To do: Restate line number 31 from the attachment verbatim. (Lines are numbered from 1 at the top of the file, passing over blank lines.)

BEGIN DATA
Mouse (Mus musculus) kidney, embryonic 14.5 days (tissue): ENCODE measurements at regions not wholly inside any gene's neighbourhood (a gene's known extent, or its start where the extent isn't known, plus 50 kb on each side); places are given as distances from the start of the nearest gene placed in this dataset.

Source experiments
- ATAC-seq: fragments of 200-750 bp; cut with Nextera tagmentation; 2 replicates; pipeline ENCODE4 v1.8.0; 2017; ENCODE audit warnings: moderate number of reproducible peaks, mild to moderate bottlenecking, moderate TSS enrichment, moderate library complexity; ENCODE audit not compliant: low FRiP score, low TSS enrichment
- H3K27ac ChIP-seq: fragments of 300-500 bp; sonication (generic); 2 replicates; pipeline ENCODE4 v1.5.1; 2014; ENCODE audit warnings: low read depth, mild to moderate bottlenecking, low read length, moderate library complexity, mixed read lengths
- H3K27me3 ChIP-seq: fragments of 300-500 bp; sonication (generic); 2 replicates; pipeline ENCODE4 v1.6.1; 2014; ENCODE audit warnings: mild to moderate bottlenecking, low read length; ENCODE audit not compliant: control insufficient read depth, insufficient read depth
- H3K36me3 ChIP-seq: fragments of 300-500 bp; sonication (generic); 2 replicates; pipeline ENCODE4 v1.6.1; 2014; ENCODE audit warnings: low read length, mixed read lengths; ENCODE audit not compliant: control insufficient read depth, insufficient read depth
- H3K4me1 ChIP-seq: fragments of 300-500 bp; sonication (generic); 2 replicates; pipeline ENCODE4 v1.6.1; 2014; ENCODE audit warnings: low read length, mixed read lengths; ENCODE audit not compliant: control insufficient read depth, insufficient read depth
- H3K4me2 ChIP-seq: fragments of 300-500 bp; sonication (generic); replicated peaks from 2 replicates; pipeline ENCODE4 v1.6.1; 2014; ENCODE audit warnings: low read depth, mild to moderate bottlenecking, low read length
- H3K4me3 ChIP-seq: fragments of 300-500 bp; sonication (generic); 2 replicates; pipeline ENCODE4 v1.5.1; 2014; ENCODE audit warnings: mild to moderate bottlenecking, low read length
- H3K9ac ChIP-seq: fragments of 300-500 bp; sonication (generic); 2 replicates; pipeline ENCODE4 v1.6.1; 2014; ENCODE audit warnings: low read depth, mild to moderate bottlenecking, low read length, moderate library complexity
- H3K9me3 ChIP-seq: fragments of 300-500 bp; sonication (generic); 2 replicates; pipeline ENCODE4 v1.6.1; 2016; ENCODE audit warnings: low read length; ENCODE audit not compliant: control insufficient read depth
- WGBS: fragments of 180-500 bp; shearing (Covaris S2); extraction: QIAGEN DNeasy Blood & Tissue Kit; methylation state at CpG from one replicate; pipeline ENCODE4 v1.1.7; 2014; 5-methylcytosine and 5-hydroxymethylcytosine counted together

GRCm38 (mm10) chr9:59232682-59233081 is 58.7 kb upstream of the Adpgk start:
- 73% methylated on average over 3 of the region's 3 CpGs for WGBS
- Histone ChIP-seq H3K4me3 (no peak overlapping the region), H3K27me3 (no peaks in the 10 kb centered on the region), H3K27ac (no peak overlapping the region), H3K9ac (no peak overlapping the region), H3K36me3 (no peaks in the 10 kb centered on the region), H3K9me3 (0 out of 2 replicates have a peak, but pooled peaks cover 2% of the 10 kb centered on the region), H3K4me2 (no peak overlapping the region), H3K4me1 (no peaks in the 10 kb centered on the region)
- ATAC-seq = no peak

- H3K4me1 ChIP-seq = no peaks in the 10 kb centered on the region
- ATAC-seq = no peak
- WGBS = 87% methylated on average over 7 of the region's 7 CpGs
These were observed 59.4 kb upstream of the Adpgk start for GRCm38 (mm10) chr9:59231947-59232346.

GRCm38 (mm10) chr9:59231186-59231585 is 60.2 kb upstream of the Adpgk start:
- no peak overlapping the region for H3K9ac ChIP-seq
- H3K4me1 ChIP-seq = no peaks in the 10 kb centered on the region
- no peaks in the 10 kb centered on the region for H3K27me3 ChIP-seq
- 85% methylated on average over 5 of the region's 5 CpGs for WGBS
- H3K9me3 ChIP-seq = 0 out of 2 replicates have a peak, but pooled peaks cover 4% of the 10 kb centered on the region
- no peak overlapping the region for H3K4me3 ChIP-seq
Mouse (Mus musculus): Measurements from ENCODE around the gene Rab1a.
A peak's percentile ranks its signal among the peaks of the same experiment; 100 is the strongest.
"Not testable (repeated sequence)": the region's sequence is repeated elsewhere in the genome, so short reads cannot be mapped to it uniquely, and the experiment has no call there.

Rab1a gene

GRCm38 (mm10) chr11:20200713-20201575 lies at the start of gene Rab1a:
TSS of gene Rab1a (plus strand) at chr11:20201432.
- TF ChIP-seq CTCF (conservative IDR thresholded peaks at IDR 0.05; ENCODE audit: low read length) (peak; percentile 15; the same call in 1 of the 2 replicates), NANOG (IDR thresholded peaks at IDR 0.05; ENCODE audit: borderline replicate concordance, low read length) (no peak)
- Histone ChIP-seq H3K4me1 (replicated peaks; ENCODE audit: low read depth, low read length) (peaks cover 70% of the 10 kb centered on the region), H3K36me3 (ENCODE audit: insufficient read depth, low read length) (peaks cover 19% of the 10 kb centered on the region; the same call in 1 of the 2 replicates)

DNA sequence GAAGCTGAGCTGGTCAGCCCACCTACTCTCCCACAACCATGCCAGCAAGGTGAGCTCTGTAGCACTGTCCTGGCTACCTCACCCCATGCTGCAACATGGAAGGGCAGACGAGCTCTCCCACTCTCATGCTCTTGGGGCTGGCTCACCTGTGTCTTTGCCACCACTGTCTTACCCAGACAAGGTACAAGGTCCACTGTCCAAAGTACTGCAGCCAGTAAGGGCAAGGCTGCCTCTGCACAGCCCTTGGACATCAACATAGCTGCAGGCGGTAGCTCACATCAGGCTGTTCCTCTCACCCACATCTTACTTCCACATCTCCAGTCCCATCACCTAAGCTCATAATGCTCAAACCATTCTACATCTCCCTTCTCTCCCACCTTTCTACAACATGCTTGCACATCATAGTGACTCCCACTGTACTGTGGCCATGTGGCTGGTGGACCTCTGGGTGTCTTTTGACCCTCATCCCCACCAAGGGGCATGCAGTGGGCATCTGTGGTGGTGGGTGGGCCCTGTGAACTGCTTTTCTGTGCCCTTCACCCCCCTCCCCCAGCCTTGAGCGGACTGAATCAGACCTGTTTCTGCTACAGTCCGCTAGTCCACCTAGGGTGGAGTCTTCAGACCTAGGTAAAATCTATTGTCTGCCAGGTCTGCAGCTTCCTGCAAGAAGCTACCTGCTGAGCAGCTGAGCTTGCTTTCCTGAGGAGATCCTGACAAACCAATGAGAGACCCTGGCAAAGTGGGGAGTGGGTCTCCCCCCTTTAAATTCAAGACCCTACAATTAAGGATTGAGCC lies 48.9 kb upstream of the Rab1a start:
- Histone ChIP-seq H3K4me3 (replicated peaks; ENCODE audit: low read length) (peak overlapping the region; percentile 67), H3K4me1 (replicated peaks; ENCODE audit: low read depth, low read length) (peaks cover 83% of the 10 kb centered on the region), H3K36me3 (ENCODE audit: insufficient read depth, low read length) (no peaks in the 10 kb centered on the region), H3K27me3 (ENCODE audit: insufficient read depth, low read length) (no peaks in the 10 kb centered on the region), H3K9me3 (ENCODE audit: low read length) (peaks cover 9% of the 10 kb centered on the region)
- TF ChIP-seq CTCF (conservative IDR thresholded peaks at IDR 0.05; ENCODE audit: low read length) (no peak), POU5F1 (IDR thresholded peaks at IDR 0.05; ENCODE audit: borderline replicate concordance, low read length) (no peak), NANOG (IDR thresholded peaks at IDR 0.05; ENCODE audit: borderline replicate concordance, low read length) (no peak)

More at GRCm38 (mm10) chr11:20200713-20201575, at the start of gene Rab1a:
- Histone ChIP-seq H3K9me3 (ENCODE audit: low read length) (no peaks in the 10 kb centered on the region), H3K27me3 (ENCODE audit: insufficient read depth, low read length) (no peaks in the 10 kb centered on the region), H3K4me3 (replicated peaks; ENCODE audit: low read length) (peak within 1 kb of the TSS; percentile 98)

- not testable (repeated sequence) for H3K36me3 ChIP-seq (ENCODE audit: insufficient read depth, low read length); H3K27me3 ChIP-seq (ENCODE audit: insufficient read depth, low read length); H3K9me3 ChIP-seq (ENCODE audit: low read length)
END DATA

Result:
Rab1a gene